Wednesday, February 06, 2013

Finding Critique Partners

I've got another writing-related reader question this week: How do you find outside readers?

Whether or not you have outside readers, like a beta reader, critique partner or critique group, is an individual decision. Some people work better with someone else to bounce things off of while others work better alone.

There are different levels of partnership. I know of writers who get together to brainstorm plots but who then work independently. I know of writers who send each other each chapter as they go. There are those who just want a critique or review after the book is done, and they may want either big-picture notes or a detailed edit. It may be a reciprocal arrangement, in which you review each other's work, or it may be one-way if the other person isn't a writer.

Why would you want a reader? Sometimes it helps to get an outside opinion. You know all the stuff that goes behind your story, which makes it hard to tell if you've explained it well enough for someone who doesn't have all that information to understand it. An outside eye may help you find plot holes or inconsistencies. It's easy to get into the habit of reading what you think should be there rather than what's really on the page, and spotting deviations may require someone who doesn't know what should be there.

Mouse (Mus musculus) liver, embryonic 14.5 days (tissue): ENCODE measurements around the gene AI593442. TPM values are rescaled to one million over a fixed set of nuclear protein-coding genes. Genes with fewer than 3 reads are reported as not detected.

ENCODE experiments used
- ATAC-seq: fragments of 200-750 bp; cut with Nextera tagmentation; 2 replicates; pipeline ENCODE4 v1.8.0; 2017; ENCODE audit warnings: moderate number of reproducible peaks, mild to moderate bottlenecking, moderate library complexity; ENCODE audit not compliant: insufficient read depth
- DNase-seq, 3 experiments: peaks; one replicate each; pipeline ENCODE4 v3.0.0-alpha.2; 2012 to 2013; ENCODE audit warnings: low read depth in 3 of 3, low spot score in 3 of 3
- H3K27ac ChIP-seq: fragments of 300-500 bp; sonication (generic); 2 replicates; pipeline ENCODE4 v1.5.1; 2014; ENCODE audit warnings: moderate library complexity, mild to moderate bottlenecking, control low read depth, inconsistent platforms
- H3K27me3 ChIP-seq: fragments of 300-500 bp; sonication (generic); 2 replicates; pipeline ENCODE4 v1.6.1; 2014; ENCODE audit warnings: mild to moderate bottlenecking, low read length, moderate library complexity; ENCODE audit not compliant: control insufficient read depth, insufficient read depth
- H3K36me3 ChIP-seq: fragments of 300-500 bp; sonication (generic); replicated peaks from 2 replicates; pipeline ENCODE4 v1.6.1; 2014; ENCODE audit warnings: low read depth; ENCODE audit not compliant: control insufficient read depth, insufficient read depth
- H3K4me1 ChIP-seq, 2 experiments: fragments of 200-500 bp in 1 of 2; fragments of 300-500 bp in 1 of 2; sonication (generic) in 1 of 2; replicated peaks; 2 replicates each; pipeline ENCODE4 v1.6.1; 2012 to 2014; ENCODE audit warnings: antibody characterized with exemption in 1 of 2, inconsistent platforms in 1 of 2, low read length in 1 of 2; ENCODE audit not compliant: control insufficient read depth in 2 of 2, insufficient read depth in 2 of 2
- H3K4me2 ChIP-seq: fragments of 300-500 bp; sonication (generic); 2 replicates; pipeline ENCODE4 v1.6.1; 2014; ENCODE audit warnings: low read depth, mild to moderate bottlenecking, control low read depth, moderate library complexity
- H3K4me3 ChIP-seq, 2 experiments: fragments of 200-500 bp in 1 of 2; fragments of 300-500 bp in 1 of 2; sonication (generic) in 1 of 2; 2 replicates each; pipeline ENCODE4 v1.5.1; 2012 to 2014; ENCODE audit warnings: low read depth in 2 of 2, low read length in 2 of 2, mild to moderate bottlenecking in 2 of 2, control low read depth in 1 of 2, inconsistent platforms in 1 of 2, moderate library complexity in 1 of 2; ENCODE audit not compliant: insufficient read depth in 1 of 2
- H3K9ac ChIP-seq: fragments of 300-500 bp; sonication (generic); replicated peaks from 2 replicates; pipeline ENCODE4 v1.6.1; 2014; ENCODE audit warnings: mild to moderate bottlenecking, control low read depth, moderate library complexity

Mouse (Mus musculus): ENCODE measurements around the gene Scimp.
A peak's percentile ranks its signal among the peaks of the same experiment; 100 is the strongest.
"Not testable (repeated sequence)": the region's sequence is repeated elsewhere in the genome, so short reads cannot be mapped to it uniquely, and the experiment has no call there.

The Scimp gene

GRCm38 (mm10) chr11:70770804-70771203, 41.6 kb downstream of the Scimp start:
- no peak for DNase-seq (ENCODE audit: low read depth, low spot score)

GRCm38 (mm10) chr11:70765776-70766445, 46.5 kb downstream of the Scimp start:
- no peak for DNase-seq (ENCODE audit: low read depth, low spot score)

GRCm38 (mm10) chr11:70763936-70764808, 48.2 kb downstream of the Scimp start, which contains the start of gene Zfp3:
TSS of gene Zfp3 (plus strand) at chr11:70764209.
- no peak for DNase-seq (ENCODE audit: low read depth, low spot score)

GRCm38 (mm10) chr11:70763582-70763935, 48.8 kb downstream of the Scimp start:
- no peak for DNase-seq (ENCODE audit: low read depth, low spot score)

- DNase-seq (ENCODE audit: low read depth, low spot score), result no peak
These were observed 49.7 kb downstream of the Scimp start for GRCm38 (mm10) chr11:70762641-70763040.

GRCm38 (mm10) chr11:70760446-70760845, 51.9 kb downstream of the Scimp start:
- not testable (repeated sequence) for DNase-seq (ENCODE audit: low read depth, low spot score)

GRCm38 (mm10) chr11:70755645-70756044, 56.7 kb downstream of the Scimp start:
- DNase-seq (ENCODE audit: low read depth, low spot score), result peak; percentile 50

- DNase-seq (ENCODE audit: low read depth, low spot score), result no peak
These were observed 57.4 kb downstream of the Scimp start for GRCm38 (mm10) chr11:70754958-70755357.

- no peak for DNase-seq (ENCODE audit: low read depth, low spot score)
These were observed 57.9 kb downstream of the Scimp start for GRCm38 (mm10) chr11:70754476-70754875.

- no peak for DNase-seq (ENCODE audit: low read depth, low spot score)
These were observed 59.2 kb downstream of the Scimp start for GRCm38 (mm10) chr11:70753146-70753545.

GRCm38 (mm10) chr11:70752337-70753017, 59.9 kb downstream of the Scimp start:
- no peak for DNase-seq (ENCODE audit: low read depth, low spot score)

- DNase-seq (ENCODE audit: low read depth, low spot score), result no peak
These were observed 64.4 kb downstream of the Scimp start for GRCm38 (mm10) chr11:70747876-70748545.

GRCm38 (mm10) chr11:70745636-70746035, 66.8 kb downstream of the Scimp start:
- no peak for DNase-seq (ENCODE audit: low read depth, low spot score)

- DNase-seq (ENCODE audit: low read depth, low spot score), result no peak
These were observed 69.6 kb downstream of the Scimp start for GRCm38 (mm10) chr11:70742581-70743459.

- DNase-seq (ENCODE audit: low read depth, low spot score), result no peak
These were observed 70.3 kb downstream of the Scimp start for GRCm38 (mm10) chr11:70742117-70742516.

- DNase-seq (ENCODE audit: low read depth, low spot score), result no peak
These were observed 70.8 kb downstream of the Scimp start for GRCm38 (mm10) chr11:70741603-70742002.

When you look for an outside reader, you're not looking for validation. It doesn't do you any good if they just tell you how awesome you are. If you need that, send it to your mom or someone else who isn't critical of you. What you need is someone who can spot the flaws before you send your work to someone who matters, like an agent or editor. You need someone who knows something about the genre you're writing in, who has experience either as a writer or as a reader. If you're developing a partnership where you also read that person's work, make sure it's a genre you enjoy reading and know something about, and make sure you like that person's work, in general.

Finding a trusted partner can be a real trick (and that's the main reason I don't have a regular critique partner). You may find critiquers in writing forums or organizations. Some writing groups provide matches or critique services. If you go to a workshop or conference, look for the person who asks the good questions or the questions you'd have asked. I know of published authors who've enlisted those readers who e-mail them with detailed critiques of their published books -- if they can spot the problems after the book is published, why not let them look at the books before they're published?

To make it work, you need to be able to trust your critique partner -- not just their opinion about your work, but not to spread it to others or post it online (that has happened). I've heard authors say it's like a marriage, so it's worth it to take some time to find the right fit.

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